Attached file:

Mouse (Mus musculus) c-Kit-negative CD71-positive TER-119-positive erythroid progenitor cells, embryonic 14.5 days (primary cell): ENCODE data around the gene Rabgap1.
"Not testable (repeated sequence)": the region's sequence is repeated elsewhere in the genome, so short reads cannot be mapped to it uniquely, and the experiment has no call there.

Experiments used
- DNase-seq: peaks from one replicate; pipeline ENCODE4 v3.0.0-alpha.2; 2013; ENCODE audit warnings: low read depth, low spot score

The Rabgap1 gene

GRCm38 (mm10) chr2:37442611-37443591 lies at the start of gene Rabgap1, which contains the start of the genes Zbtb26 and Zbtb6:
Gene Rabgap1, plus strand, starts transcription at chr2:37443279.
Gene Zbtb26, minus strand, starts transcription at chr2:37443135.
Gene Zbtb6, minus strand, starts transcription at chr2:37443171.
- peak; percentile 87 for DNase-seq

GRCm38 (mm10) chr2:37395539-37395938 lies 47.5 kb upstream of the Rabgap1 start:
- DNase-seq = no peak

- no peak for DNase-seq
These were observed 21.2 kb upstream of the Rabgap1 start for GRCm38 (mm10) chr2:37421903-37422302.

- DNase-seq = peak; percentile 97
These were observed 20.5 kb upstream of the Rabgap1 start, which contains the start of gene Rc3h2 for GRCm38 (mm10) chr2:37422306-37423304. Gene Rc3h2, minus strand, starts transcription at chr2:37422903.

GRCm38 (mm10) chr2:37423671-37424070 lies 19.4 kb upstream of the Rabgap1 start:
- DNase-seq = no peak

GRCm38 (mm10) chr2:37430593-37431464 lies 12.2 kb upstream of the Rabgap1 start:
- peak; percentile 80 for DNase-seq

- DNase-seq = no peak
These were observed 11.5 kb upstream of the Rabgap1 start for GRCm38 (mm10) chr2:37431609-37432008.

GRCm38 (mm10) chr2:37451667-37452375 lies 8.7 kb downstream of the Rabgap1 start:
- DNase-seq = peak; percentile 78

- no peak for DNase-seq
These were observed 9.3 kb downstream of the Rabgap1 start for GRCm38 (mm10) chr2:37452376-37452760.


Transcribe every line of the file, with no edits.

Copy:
Mouse (Mus musculus) c-Kit-negative CD71-positive TER-119-positive erythroid progenitor cells, embryonic 14.5 days (primary cell): ENCODE data around the gene Rabgap1.
"Not testable (repeated sequence)": the region's sequence is repeated elsewhere in the genome, so short reads cannot be mapped to it uniquely, and the experiment has no call there.

Experiments used
- DNase-seq: peaks from one replicate; pipeline ENCODE4 v3.0.0-alpha.2; 2013; ENCODE audit warnings: low read depth, low spot score

The Rabgap1 gene

GRCm38 (mm10) chr2:37442611-37443591 lies at the start of gene Rabgap1, which contains the start of the genes Zbtb26 and Zbtb6:
Gene Rabgap1, plus strand, starts transcription at chr2:37443279.
Gene Zbtb26, minus strand, starts transcription at chr2:37443135.
Gene Zbtb6, minus strand, starts transcription at chr2:37443171.
- peak; percentile 87 for DNase-seq

GRCm38 (mm10) chr2:37395539-37395938 lies 47.5 kb upstream of the Rabgap1 start:
- DNase-seq = no peak

- no peak for DNase-seq
These were observed 21.2 kb upstream of the Rabgap1 start for GRCm38 (mm10) chr2:37421903-37422302.

- DNase-seq = peak; percentile 97
These were observed 20.5 kb upstream of the Rabgap1 start, which contains the start of gene Rc3h2 for GRCm38 (mm10) chr2:37422306-37423304. Gene Rc3h2, minus strand, starts transcription at chr2:37422903.

GRCm38 (mm10) chr2:37423671-37424070 lies 19.4 kb upstream of the Rabgap1 start:
- DNase-seq = no peak

GRCm38 (mm10) chr2:37430593-37431464 lies 12.2 kb upstream of the Rabgap1 start:
- peak; percentile 80 for DNase-seq

- DNase-seq = no peak
These were observed 11.5 kb upstream of the Rabgap1 start for GRCm38 (mm10) chr2:37431609-37432008.

GRCm38 (mm10) chr2:37451667-37452375 lies 8.7 kb downstream of the Rabgap1 start:
- DNase-seq = peak; percentile 78

- no peak for DNase-seq
These were observed 9.3 kb downstream of the Rabgap1 start for GRCm38 (mm10) chr2:37452376-37452760.